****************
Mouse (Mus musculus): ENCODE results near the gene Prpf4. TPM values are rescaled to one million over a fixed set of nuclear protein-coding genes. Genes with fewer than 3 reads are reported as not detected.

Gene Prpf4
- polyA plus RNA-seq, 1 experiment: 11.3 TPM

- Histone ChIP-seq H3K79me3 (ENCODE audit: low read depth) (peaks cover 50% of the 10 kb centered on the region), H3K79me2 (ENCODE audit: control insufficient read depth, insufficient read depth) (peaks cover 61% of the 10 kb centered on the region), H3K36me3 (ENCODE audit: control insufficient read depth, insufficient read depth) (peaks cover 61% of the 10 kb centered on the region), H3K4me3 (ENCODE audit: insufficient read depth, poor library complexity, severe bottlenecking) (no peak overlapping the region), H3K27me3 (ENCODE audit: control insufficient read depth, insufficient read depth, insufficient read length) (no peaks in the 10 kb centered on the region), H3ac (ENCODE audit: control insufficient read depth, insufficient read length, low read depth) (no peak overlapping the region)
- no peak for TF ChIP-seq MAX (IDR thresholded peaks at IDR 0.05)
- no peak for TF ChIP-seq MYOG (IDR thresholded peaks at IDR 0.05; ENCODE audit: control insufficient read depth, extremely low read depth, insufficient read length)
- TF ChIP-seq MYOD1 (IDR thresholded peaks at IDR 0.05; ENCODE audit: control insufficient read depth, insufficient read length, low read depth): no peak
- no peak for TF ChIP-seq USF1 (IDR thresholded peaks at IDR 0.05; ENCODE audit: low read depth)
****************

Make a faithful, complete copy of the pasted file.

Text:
Mouse (Mus musculus): ENCODE results near the gene Prpf4. TPM values are rescaled to one million over a fixed set of nuclear protein-coding genes. Genes with fewer than 3 reads are reported as not detected.

Gene Prpf4
- polyA plus RNA-seq, 1 experiment: 11.3 TPM

- Histone ChIP-seq H3K79me3 (ENCODE audit: low read depth) (peaks cover 50% of the 10 kb centered on the region), H3K79me2 (ENCODE audit: control insufficient read depth, insufficient read depth) (peaks cover 61% of the 10 kb centered on the region), H3K36me3 (ENCODE audit: control insufficient read depth, insufficient read depth) (peaks cover 61% of the 10 kb centered on the region), H3K4me3 (ENCODE audit: insufficient read depth, poor library complexity, severe bottlenecking) (no peak overlapping the region), H3K27me3 (ENCODE audit: control insufficient read depth, insufficient read depth, insufficient read length) (no peaks in the 10 kb centered on the region), H3ac (ENCODE audit: control insufficient read depth, insufficient read length, low read depth) (no peak overlapping the region)
- no peak for TF ChIP-seq MAX (IDR thresholded peaks at IDR 0.05)
- no peak for TF ChIP-seq MYOG (IDR thresholded peaks at IDR 0.05; ENCODE audit: control insufficient read depth, extremely low read depth, insufficient read length)
- TF ChIP-seq MYOD1 (IDR thresholded peaks at IDR 0.05; ENCODE audit: control insufficient read depth, insufficient read length, low read depth): no peak
- no peak for TF ChIP-seq USF1 (IDR thresholded peaks at IDR 0.05; ENCODE audit: low read depth)